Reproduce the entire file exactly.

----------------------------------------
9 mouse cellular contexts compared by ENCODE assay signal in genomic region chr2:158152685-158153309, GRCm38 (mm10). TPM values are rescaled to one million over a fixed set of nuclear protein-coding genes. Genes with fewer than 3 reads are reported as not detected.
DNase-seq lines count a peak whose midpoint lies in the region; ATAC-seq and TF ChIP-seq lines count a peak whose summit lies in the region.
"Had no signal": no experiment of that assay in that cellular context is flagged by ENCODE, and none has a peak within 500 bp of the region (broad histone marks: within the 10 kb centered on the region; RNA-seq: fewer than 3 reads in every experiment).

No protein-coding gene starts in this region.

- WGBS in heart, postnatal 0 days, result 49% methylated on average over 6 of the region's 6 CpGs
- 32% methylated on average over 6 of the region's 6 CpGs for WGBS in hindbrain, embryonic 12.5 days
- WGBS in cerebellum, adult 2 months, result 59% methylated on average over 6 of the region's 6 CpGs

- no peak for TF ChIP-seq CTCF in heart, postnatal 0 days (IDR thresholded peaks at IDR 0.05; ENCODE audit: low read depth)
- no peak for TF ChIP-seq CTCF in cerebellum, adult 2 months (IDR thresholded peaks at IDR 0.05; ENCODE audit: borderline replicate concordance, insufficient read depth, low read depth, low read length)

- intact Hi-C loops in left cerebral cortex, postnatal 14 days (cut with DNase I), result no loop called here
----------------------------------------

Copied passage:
9 mouse cellular contexts compared by ENCODE assay signal in genomic region chr2:158152685-158153309, GRCm38 (mm10). TPM values are rescaled to one million over a fixed set of nuclear protein-coding genes. Genes with fewer than 3 reads are reported as not detected.
DNase-seq lines count a peak whose midpoint lies in the region; ATAC-seq and TF ChIP-seq lines count a peak whose summit lies in the region.
"Had no signal": no experiment of that assay in that cellular context is flagged by ENCODE, and none has a peak within 500 bp of the region (broad histone marks: within the 10 kb centered on the region; RNA-seq: fewer than 3 reads in every experiment).

No protein-coding gene starts in this region.

- WGBS in heart, postnatal 0 days, result 49% methylated on average over 6 of the region's 6 CpGs
- 32% methylated on average over 6 of the region's 6 CpGs for WGBS in hindbrain, embryonic 12.5 days
- WGBS in cerebellum, adult 2 months, result 59% methylated on average over 6 of the region's 6 CpGs

- no peak for TF ChIP-seq CTCF in heart, postnatal 0 days (IDR thresholded peaks at IDR 0.05; ENCODE audit: low read depth)
- no peak for TF ChIP-seq CTCF in cerebellum, adult 2 months (IDR thresholded peaks at IDR 0.05; ENCODE audit: borderline replicate concordance, insufficient read depth, low read depth, low read length)

- intact Hi-C loops in left cerebral cortex, postnatal 14 days (cut with DNase I), result no loop called here